Welcome back readers.

Just as a reminder, I am taking the next week off from TWIVGB–I usually grant myself one week out of the year to take a rest from Critical Distancing, and this time around that’s this Sunday December 31st. The timing works out perfectly, however, because that’s the day we’re planning to run This Year In Videogame Blogging, so stick around!

This Week in Videogame Blogging is a roundup highlighting the most important critical writing on games from the past seven days.

Talk and Play

I didn’t put quite all the interviews in this section, but that’s what we’re starting with: conversations with a particular focus on design.

“I was in the development phase—the hard part, when you have to fine-tune your rules. But that’s the game of game design—and, maybe, of life. You play by changing the rules, in search of freedom, joy, surprise, insight, argument, and fellowship. You win when you find rules that work.”

Trendy Game

Now let’s move to some industry-level perspectives spanning genre, monetization, and community.

“These are the fans for whom a game is way more than the sum of its parts—the ones who made me truly love videogames when I found my first sparkling, over-customized Zelda and Pokémon fansites back in the ’90s. That’s why I’m so glad to have them all back in one place again. The corner of fandom that used to be synonymous with Tumblr, despite the in-group strife that sometimes comes with it, is integral to gaming as a whole.”


Let’s pivot away from the bigger picture now for closer critical looks at recent popular releases.

“I’m still stuck in the trite confines of the videogamey simulation, still pinging along its periphery, missing the meat at the core of the thing. On this metanarrative level, Cyberpunk does inadvertently wind up being the perfect cyberpunk videogame. It places me in the position of an intrepid hacker, trying to access the secret core where it hides its pathos, its tenderness, its legitimately touching moments as a story. But I keep running into defenses, distractions.”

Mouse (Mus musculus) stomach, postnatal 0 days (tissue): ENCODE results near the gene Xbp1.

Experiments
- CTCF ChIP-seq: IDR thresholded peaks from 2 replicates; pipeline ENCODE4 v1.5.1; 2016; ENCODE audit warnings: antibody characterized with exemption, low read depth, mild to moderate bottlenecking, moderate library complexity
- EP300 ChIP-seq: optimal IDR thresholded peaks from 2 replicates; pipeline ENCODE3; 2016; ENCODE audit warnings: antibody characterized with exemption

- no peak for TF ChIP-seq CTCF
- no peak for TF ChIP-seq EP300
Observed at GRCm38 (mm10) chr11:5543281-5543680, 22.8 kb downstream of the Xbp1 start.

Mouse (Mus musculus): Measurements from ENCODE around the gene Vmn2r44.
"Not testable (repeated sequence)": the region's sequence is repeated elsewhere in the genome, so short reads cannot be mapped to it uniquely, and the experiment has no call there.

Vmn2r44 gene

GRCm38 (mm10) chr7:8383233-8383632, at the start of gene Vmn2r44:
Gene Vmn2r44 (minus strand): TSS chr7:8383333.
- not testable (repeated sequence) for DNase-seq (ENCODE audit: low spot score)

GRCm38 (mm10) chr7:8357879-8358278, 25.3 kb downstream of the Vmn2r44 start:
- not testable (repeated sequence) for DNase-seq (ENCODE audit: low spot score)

Critical Chaser

To close out this week I’ve picked a couple of year-in-review pieces that stood out!

“The continued bleeding in manpower throughout the industry will only spread until we support the people creating games coming together to protect themselves over the massive interests looking to squeeze them dry. We, as the people who play and enjoy the medium, owe it to the people who create these works of art to speak out. With our wallets, with our voices and with our assistance when we can.”


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Have you read, seen, heard or otherwise experienced something new that made you think about games differently? Send it in!

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